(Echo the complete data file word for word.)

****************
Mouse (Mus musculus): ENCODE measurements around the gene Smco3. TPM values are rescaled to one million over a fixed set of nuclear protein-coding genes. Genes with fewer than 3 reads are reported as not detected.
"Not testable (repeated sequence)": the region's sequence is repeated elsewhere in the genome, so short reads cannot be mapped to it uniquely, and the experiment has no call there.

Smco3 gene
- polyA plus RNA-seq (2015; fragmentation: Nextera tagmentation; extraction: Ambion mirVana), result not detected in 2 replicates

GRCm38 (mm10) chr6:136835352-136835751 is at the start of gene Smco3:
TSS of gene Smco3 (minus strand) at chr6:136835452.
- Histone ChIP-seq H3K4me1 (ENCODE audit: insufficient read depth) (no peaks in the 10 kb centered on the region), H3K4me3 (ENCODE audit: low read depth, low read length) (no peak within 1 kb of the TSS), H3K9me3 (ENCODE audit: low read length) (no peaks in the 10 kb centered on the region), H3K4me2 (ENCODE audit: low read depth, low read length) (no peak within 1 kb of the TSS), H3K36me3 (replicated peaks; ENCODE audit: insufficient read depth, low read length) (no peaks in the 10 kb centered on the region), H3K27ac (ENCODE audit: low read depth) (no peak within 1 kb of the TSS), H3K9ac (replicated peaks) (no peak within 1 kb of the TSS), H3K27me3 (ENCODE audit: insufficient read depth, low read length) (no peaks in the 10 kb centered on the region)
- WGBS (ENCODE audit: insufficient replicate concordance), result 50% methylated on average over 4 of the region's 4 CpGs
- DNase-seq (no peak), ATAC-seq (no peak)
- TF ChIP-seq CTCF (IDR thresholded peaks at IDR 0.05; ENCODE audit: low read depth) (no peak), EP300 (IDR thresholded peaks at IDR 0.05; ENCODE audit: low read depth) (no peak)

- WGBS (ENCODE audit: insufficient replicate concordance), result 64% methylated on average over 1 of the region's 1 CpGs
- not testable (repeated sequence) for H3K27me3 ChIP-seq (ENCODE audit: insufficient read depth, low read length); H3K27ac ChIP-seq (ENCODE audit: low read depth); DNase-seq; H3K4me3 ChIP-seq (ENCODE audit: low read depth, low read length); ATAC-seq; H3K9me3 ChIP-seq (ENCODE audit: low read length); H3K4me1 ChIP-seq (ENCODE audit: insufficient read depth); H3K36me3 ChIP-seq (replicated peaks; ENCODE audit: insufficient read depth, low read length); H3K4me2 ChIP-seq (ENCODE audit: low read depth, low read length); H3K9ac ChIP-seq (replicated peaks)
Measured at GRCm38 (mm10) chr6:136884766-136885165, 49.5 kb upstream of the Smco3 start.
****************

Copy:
Mouse (Mus musculus): ENCODE measurements around the gene Smco3. TPM values are rescaled to one million over a fixed set of nuclear protein-coding genes. Genes with fewer than 3 reads are reported as not detected.
"Not testable (repeated sequence)": the region's sequence is repeated elsewhere in the genome, so short reads cannot be mapped to it uniquely, and the experiment has no call there.

Smco3 gene
- polyA plus RNA-seq (2015; fragmentation: Nextera tagmentation; extraction: Ambion mirVana), result not detected in 2 replicates

GRCm38 (mm10) chr6:136835352-136835751 is at the start of gene Smco3:
TSS of gene Smco3 (minus strand) at chr6:136835452.
- Histone ChIP-seq H3K4me1 (ENCODE audit: insufficient read depth) (no peaks in the 10 kb centered on the region), H3K4me3 (ENCODE audit: low read depth, low read length) (no peak within 1 kb of the TSS), H3K9me3 (ENCODE audit: low read length) (no peaks in the 10 kb centered on the region), H3K4me2 (ENCODE audit: low read depth, low read length) (no peak within 1 kb of the TSS), H3K36me3 (replicated peaks; ENCODE audit: insufficient read depth, low read length) (no peaks in the 10 kb centered on the region), H3K27ac (ENCODE audit: low read depth) (no peak within 1 kb of the TSS), H3K9ac (replicated peaks) (no peak within 1 kb of the TSS), H3K27me3 (ENCODE audit: insufficient read depth, low read length) (no peaks in the 10 kb centered on the region)
- WGBS (ENCODE audit: insufficient replicate concordance), result 50% methylated on average over 4 of the region's 4 CpGs
- DNase-seq (no peak), ATAC-seq (no peak)
- TF ChIP-seq CTCF (IDR thresholded peaks at IDR 0.05; ENCODE audit: low read depth) (no peak), EP300 (IDR thresholded peaks at IDR 0.05; ENCODE audit: low read depth) (no peak)

- WGBS (ENCODE audit: insufficient replicate concordance), result 64% methylated on average over 1 of the region's 1 CpGs
- not testable (repeated sequence) for H3K27me3 ChIP-seq (ENCODE audit: insufficient read depth, low read length); H3K27ac ChIP-seq (ENCODE audit: low read depth); DNase-seq; H3K4me3 ChIP-seq (ENCODE audit: low read depth, low read length); ATAC-seq; H3K9me3 ChIP-seq (ENCODE audit: low read length); H3K4me1 ChIP-seq (ENCODE audit: insufficient read depth); H3K36me3 ChIP-seq (replicated peaks; ENCODE audit: insufficient read depth, low read length); H3K4me2 ChIP-seq (ENCODE audit: low read depth, low read length); H3K9ac ChIP-seq (replicated peaks)
Measured at GRCm38 (mm10) chr6:136884766-136885165, 49.5 kb upstream of the Smco3 start.